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System design questions can often be as general as “How would you design Product X?”.
“Oh, you mean what would be the best way to design a product that has had hundreds of software engineers working on it for a decade? Sure, let me answer that in 45 minutes or less!”
Real-world system design is challenging and complex, especially for large systems with varying requirements and constraints. An unbelievable amount of complexity can also be found beneath something as simple as visiting Google in your browser. While the end user is blind to much of this complexity, as a system designer, you must face it head-on. Given the complexity of system design, it’s impossible to cover all the various topics and tradeoffs in under an hour. Moreover, unlike data structures & algorithms questions, there isn’t just one optimal solution and different interviewers can conduct vastly different interviews based on the same question by focusing on different aspects of the system.
Think of a system design interview as a brainstorming session, driven by open-ended questions, in which you’ll be expected to competently discuss a complex system. Consider it an opportunity to work with your interviewer, just as two team members would, to solve a real problem related to the company’s goals. The good news is that you don’t need to know everything! Your final design is not as important as the thought process behind your design choices. After all, this reflects the experience of actually working at a company. Engineers have a tremendous amount of freedom: we aren’t asked to implement fully-specced features, but rather to take ownership of open-ended problems and come up with the best solution to each.
To develop the skills to ace a system design interview, you need to familiarize yourself with the sort of topics that a question might involve, and how to approach them. You’ll also need to be able to methodically explore the right directions, ask the right questions, and become familiar with best practices and common pitfalls of modern software systems. Actual experience with a wide range of tools and systems is an advantage, but being able to identify a need and suggest a common solution for it would get you a long way, even if you’ve never used it yourself. For instance, recognizing that you need a load-balancer and naming NGINX as a popular choice is more important than being able to drill down into the details of how to configure one product or another to perform as a load balancer.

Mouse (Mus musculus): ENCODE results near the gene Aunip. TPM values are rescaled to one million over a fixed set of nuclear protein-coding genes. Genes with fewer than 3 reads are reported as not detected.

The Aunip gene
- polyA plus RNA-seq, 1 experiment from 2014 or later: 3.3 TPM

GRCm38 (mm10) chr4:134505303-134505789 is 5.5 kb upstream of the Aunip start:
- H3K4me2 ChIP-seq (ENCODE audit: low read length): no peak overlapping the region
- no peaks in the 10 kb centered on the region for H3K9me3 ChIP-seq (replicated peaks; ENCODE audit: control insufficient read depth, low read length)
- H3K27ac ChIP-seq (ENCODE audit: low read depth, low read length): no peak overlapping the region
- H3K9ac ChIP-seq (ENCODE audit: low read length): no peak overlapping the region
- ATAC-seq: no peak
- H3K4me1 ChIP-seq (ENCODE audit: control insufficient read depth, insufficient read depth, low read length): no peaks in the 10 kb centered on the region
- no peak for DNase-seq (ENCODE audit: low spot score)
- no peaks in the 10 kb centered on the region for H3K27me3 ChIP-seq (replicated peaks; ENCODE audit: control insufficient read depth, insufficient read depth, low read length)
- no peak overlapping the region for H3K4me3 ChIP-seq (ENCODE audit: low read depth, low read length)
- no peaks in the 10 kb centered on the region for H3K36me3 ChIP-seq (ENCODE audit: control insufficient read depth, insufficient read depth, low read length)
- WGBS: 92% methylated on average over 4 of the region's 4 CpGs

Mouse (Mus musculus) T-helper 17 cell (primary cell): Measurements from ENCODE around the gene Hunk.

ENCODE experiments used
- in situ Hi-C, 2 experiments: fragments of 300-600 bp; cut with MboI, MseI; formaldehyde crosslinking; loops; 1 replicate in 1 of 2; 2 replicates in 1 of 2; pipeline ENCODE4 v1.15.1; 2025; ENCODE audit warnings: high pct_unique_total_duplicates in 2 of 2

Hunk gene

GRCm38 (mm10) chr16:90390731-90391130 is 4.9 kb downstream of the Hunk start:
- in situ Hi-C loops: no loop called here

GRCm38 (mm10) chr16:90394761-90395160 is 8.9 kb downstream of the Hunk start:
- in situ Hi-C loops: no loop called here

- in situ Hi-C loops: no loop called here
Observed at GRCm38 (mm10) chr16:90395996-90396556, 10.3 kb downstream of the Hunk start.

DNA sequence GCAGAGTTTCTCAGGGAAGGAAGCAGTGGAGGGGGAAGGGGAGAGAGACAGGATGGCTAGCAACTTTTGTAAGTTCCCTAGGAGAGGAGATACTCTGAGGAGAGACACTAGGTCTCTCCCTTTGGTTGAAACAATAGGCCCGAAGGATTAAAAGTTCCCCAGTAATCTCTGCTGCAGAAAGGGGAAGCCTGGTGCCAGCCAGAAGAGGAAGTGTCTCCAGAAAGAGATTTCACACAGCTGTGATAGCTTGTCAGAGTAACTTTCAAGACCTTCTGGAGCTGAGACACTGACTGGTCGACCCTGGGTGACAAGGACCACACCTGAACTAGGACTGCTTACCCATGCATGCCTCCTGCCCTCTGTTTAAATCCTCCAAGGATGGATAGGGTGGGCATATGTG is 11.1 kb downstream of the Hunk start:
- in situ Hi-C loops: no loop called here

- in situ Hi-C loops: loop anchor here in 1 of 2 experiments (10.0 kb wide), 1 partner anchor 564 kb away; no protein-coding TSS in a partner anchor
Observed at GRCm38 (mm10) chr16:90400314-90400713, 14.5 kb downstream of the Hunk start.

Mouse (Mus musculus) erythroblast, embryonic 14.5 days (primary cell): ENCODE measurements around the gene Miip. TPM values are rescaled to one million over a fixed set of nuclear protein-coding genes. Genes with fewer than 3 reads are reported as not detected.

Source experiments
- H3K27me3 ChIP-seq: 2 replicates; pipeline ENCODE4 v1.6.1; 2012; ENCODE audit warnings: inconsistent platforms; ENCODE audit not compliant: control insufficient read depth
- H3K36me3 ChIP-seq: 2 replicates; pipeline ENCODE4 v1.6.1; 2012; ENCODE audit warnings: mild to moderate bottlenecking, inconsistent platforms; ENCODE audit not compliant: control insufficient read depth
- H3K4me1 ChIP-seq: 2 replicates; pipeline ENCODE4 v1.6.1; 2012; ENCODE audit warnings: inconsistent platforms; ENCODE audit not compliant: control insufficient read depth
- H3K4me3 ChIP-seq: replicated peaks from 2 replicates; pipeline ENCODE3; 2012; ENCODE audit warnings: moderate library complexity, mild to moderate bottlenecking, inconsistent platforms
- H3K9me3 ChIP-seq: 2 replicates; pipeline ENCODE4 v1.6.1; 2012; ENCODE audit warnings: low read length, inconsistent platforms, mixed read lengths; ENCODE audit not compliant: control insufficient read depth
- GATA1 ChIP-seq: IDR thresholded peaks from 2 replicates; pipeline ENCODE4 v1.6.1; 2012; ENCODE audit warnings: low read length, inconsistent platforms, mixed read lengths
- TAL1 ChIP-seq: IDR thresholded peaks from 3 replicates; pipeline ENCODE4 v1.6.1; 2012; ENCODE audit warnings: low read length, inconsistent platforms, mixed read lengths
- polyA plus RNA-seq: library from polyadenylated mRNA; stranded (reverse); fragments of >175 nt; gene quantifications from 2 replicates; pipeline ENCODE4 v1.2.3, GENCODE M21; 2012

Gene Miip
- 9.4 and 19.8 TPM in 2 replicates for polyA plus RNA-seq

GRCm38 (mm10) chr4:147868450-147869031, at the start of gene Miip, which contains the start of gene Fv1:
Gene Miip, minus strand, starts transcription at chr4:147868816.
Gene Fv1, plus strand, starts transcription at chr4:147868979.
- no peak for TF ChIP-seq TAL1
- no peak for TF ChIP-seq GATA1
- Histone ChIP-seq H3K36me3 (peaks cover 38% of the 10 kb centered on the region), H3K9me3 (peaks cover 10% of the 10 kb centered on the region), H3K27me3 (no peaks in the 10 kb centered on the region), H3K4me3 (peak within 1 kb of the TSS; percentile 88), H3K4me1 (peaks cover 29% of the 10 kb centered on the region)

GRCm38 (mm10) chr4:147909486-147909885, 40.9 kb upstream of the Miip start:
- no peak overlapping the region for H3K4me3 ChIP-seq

In these cases, the magic ingredient is honesty – you should always be confident in saying “while I’ve never used technology X, I know it’s a common solution to problem Y”. The combination of honesty, confidence, and a willingness to learn will leave a much better impression on your interviewer, than throwing a bunch of incoherent tidbits about a product you’ve never really used in production.
A Step by Step Approach to Acing your System Design Interview
While every system design interview is different, there are some common steps you should cover, even if the conversation might not be as sequential as your ideal thought process.
The system design interview is an open-ended conversation, which you’ll be expected to lead. Try using the following steps to guide your discussion:
Step 1 – Understand the Goals
Clarifying ambiguities early in the interview is critical. Candidates who spend time clearly defining the end goals of the system have a better chance of success. For that reason, make sure you understand the basic requirements and ask clarification questions. Start with the most basic assumptions:
What is the goal of the system?